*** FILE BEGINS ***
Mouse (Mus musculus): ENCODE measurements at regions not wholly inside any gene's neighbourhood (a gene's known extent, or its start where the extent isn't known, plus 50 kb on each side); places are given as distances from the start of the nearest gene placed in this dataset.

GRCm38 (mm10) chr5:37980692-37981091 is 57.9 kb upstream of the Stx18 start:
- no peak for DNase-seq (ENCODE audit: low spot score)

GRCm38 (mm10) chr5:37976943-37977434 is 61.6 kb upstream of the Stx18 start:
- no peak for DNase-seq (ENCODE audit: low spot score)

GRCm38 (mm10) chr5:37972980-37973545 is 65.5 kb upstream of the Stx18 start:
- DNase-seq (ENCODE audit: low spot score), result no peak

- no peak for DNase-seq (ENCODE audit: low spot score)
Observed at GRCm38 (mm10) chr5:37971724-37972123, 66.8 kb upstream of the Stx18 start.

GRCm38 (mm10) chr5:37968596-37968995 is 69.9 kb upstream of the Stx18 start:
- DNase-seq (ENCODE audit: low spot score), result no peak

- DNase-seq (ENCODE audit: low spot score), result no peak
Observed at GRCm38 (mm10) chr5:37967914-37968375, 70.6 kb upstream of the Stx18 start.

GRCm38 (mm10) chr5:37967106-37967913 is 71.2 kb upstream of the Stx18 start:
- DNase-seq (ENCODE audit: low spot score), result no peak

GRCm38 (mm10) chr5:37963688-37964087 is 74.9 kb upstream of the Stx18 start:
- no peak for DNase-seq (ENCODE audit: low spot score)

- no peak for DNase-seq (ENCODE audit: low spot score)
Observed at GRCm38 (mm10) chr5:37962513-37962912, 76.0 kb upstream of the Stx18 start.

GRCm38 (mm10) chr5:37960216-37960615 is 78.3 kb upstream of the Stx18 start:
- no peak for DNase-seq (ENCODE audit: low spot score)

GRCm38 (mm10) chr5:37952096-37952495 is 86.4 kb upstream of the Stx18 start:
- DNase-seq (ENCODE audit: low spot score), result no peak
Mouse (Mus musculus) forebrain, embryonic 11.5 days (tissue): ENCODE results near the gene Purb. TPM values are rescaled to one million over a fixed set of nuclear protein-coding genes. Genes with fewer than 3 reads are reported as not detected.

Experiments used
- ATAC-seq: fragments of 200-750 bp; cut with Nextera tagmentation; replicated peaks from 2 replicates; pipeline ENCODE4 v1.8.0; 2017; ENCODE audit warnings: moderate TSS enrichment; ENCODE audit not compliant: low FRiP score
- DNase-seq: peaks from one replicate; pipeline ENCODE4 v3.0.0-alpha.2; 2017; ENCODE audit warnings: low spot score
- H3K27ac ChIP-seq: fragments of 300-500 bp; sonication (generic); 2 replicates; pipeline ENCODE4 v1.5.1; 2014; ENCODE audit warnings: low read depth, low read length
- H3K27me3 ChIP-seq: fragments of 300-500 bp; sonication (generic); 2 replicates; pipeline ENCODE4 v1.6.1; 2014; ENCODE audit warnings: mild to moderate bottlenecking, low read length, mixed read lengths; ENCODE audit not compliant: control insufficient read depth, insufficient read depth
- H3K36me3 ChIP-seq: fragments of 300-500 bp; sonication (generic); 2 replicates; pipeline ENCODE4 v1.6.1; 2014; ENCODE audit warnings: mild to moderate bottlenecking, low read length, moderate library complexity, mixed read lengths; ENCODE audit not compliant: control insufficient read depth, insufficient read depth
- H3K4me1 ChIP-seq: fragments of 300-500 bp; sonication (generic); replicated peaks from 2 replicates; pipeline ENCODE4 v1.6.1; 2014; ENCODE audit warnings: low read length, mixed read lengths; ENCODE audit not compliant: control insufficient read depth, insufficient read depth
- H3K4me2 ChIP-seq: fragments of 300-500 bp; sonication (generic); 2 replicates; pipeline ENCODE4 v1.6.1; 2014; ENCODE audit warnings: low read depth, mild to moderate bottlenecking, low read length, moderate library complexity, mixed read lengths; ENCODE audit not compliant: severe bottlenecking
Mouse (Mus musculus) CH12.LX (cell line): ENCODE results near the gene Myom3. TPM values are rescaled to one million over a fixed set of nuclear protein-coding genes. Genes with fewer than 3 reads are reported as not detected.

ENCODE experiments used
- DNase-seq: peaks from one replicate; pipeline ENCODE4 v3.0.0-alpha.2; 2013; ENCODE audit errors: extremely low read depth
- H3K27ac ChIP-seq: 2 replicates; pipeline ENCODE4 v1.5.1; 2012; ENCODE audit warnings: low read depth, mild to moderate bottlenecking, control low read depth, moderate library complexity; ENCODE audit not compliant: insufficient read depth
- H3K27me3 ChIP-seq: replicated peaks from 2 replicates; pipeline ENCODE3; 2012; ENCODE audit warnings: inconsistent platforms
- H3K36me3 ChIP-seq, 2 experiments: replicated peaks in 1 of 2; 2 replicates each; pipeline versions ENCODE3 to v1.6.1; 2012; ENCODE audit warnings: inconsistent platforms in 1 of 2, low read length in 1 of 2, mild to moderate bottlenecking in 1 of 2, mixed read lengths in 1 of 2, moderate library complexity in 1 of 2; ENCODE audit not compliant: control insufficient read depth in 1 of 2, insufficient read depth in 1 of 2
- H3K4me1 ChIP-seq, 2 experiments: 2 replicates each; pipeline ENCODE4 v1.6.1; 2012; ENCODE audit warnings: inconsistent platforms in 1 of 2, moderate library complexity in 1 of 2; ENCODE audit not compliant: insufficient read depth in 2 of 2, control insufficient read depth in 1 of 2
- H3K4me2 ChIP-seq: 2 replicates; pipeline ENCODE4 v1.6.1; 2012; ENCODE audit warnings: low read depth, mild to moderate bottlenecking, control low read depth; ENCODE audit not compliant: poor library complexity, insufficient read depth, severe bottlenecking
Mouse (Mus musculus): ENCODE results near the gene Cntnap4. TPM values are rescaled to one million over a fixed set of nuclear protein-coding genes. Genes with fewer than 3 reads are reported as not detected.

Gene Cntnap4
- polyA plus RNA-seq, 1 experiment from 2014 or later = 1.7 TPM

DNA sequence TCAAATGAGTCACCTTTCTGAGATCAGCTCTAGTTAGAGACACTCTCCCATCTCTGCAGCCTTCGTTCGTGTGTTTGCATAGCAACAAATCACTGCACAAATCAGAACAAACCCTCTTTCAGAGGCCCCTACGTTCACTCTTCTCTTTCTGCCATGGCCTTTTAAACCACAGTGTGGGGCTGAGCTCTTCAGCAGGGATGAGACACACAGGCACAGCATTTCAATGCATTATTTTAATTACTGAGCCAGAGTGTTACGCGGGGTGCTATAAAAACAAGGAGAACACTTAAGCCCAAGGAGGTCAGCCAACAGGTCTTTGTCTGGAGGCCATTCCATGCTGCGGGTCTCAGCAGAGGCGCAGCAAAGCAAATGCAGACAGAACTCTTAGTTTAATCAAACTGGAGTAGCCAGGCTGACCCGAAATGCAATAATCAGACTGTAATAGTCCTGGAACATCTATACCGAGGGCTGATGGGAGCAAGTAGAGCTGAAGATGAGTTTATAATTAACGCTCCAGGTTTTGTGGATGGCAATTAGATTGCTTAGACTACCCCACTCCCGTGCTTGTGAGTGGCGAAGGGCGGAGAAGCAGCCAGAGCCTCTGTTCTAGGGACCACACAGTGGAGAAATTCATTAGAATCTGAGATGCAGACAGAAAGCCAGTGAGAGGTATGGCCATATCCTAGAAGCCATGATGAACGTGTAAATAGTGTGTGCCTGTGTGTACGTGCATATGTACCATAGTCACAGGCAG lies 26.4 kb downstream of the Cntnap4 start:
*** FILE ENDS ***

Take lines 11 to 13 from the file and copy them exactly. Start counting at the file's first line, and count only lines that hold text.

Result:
- DNase-seq (ENCODE audit: low spot score), result no peak

- DNase-seq (ENCODE audit: low spot score), result no peak
Observed at GRCm38 (mm10) chr5:37967914-37968375, 70.6 kb upstream of the Stx18 start.